Copyright Snugg LePup (Creative Commons)
There was an interesting article on Lifehacker the other day with regard to “Four Basic Writing Principles You Can Use in Everyday Life” that I wanted to bring to your attention. The four principles mentioned were:
- Show, Don’t Tell
- Simplicity Is Better than Flowery
- Read a Lot, Learn from Everything
- Focus by Learning What Not to Do
I was immediately struck by how writing can be simplified down to a small set of rules. Oh, sure, there are other rules like “Spell things correctly” that you need to follow, but creativity-wise these four are critical. But they are so much more than just rules for writing as they apply to when you create a presentation or when you design an applications architecture. They apply to almost anything that is creative in nature.
For example, I’m sure that you’ve seen PowerPoint slides where the font is a 10 point font and you are at the back of the room, or a complicated 3D diagram that combines 10 different elements into a single mass of colour and lines. Oh, speaking of colour, adding lines on a graph that are so close in colour only a machine can tell the difference. Instead of showing a graph of poverty levels to indicate that something has negative impact (telling people), show them a picture of a child waiting in line at a soup kitchen. Instead of describing the beauty of a flower, show a picture of how that beauty is affecting people.
For application architectures the motto of K.I.S.S. (Keep It Simple Stupid) has been around for decades and yet we continue to ignore it. We have an application on site that has so many different parts, so many different machines and so many different parts that need to be synchronized that I am constantly surprised that it is still working. It does, however, take forever to make changes. Changes to the application are planned months in advance and take half a year to test.
Throughout all of our application architectures, however, we fail to do one thing: focus by learning what not to do. We have plenty of examples of how not to build things and yet we continue to build it the same way. We know that mobile applications, while perhaps not prevalent in our current environment, not only make sense for the future, but that their design patterns make our existing applications easier to build and implement. We know this, so why haven’t we learned?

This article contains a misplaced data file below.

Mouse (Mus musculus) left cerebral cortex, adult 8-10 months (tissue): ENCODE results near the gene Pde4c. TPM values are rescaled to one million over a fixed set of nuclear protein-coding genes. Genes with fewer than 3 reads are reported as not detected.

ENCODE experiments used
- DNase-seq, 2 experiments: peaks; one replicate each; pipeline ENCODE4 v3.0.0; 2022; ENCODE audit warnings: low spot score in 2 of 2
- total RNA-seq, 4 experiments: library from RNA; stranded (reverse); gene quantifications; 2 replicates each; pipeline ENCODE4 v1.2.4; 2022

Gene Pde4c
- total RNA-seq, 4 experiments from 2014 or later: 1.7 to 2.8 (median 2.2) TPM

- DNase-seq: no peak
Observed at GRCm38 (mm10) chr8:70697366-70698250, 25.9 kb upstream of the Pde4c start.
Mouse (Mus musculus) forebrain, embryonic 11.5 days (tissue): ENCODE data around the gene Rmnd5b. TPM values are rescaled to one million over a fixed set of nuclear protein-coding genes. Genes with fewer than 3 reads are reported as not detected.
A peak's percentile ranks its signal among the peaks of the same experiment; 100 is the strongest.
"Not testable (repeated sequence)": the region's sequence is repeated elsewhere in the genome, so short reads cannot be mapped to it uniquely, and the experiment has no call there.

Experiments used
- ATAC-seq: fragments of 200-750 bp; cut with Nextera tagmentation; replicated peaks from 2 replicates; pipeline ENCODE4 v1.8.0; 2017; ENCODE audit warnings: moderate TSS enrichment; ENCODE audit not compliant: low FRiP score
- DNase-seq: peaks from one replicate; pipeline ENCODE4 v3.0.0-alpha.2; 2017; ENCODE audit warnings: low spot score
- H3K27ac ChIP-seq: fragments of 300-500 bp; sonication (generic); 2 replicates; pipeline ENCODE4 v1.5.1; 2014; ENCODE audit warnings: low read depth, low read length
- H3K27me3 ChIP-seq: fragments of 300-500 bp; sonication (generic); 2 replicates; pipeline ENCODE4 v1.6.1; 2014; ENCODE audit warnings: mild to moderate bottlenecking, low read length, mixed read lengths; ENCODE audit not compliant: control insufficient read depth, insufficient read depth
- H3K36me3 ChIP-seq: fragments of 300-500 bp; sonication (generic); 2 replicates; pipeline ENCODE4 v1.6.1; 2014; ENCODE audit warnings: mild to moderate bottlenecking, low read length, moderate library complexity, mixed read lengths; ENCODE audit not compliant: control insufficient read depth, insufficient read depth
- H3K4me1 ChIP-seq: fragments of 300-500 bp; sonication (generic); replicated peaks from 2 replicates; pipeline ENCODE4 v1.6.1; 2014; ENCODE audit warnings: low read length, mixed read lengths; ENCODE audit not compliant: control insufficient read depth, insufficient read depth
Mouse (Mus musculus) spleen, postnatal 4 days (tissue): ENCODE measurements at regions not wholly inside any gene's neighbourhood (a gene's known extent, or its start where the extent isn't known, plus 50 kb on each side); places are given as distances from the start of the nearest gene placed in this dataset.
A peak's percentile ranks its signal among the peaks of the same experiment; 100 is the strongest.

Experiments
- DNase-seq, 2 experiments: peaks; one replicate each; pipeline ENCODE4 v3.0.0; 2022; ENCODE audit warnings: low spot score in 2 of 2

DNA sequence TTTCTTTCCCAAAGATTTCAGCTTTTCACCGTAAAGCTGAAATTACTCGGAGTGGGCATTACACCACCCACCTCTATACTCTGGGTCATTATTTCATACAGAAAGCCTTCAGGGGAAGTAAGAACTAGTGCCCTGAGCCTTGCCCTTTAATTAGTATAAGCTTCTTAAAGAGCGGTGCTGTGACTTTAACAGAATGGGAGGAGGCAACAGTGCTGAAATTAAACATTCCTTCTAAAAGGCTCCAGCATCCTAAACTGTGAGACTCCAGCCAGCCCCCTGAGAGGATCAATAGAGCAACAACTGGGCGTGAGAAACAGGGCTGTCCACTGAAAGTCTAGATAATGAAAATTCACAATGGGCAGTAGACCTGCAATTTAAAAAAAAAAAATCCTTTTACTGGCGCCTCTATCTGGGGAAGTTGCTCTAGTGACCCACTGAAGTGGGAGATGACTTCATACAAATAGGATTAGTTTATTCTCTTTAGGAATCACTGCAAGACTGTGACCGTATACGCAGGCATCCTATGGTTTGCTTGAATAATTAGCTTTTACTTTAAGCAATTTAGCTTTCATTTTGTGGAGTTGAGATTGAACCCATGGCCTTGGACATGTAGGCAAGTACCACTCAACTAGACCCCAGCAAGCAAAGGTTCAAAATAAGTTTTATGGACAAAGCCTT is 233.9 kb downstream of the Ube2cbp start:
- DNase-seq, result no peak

Four simple rules applicable in writing and other creative endeavours.
Copyright Yoel Ben-Avraham (Creative Commons)
There is the false assumption that creativity occurs in big waves. One minute everything is normal and the next minute there is a tsunami of creativity and life changes so fast that the pants you put on in the morning go out of style by noon.
Things don’t happen that way.
Granted, there are sometimes huge changes that overtake us, but they are usually the result of tens, hundreds, thousands of other changes that, combined together, create that tsunami. I was reading an article from an author recently who talked about how it had taken him “eight years to become an overnight success”.
You’ve seen those buckets that when filled with a certain amount of water tip over and unleash their contents? Like this one? Change, as a result of creative influences, is kind of like that. Each change adds some water to the bucket, but somewhere, sometime, there is a change that makes the bucket tip over and flood everyone.